Last night around the time the pundits on my TV were calling the Massachusetts election for the Republican, my thoughts immediately turned to what the poly sci takeaways would be. Sure, there are obvious questions about the Kennedy stranglehold and the legitimate will of the people of the Bay State. There is also the matter of how parity has kinda sorta been restored on Capitol Hill. Despite those things, I couldn't help but think about patriotism. Particularly how it sometimes seems like a contrived pollutant.
Look around the earth. Look at Brazil. Russia. India. And China. Look at Ethiopia and England, too. Or...pretty much every country other than the United States. What you'll probably see when examining different applications of nationalism is a common culture. Things around which people of that nation can define a shared sense of what their country is. Things in which they can take pride. Things they can celebrate. Food. Music. Language. The national football...er soccer...team.
Wherever you are in the world...as long as you're not standing between the shining seas...there is a visceral sense of what it means to be a citizen of that country. One that is celebrated simply and naturally. Which is probably why most countries other than the US seem to talk/act in terms of "nationalism" rather than "patriotism."
Now look around the United States. It doesn't matter whether you see red, blue or purple. What you'll see is a whole lot of different shit. Different food. Different music. Different football teams. And, to the dismay of many, different languages. I think there's a term for that...something like..."melting pot."
I'm not all that bright. Nor am I all that original. So count this as the 4,080th contemplation of what the American melting pot means. This one has as its thesis a simple, fragmented notion of what constitutes America. Which, predictably, is the US Constitution. Rather, the ideas on which the US Constitution and our system of government is founded.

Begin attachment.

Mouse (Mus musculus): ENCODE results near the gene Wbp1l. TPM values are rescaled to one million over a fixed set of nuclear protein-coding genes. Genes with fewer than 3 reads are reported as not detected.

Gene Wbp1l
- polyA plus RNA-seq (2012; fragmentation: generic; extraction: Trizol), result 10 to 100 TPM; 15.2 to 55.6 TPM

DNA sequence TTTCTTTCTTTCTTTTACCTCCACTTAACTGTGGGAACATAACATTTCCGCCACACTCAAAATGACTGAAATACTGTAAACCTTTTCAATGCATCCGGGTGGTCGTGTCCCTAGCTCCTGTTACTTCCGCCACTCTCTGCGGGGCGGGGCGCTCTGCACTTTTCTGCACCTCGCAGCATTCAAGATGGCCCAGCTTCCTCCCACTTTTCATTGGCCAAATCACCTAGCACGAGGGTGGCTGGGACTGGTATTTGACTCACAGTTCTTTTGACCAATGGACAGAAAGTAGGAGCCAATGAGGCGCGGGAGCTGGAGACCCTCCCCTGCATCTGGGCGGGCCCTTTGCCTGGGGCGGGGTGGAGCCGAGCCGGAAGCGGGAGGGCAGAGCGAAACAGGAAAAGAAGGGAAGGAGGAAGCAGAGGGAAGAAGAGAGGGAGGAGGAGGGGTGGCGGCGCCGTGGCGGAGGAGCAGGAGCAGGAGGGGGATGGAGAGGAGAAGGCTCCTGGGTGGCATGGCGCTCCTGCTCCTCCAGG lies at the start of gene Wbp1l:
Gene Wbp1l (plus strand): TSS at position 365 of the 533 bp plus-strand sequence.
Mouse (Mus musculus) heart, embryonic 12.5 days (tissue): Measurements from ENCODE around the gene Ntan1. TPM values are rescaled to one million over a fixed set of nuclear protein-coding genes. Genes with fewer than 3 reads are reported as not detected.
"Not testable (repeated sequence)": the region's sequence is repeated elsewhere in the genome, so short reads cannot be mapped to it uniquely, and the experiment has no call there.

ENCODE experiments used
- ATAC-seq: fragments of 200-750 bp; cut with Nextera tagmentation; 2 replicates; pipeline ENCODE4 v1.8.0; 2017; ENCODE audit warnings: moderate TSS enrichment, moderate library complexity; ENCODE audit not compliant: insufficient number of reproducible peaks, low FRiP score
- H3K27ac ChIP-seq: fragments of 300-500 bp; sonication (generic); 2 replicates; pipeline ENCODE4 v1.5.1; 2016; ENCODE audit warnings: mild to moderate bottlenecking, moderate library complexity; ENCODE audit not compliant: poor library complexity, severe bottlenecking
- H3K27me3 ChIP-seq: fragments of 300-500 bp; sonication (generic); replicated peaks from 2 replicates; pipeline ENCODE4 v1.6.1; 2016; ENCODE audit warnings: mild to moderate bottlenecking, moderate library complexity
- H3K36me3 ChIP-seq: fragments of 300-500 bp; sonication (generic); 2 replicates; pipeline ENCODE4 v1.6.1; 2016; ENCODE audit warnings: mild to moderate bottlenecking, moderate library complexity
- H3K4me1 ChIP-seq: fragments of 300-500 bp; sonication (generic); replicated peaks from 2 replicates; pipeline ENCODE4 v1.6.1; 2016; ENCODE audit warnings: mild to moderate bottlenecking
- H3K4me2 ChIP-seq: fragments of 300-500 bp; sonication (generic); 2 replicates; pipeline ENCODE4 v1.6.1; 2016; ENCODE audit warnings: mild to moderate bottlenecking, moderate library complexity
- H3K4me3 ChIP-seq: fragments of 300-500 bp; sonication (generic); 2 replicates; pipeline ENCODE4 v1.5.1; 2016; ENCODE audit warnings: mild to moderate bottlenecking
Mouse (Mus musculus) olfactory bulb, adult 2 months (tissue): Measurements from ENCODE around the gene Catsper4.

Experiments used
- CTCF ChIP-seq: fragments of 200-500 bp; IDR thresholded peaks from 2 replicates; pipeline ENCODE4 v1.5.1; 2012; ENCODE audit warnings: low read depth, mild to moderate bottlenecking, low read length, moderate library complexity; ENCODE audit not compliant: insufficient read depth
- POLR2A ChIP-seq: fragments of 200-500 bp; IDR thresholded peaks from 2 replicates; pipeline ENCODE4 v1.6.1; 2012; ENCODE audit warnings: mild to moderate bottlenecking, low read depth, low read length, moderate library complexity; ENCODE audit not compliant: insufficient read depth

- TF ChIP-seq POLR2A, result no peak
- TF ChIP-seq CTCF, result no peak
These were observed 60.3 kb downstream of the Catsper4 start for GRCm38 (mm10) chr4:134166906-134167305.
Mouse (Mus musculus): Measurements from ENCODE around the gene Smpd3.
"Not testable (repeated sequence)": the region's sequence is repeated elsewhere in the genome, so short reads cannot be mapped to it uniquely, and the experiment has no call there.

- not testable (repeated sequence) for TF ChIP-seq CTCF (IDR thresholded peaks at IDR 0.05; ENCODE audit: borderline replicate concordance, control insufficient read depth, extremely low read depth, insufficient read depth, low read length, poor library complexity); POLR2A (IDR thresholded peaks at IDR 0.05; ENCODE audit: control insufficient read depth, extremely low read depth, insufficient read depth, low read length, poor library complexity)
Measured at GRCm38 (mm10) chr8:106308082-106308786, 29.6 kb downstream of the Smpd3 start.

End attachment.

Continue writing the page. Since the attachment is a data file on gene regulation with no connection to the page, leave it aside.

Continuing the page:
You know all about those ideas, right? You don't need any (more) ramblings from me about the Grand Experiment. Freedom is pretty cool. Whether it's "of" "from" or "to" it is fundamentally good. Case closed.
It's also the kind of thing that is slightly awkward to celebrate. If you're completely and utterly free, then you can do anything. Everything. And if everyone is doing anything, then what exactly are you supposed to rally around? I'm eating a hamburger. He's sluping lasagne. And she's chewing some General Tso's chicken. We're all eating. We're all happy. But we're all doing very, very different things. It's not exactly...united.
But we have the ideas. We have the opportunities. (Kinda). And we have the system. That's what makes an American...an American. And that's it. There's nothing else for us to rally around or to draw a shared sense of identity from. It's not a good thing or a bad thing. It just is. But it's also something that I don't believe we've all come to terms with.
Some of us have a fetish for those ideas and rant joylessly about the imagined obligations that come with them--a counterintuitive act if there ever was one. One man should never be compelled to belittle or squash another man's freedom in order to execute his own.
Others of us misunderstand the ideas completely and exalt frivolity rather than freedom. American Idol hardly rises to the level of idolatry, but it isn't exactly what the founding fathers had in mind when they designed a system of civic engagement.
On the other hand, maybe that's the lighthouse in this murky sea of US identity politics. TV is good, right? That's something that America invented and that's something we can all celebrate. Right?
There's too many CSIs to choose from.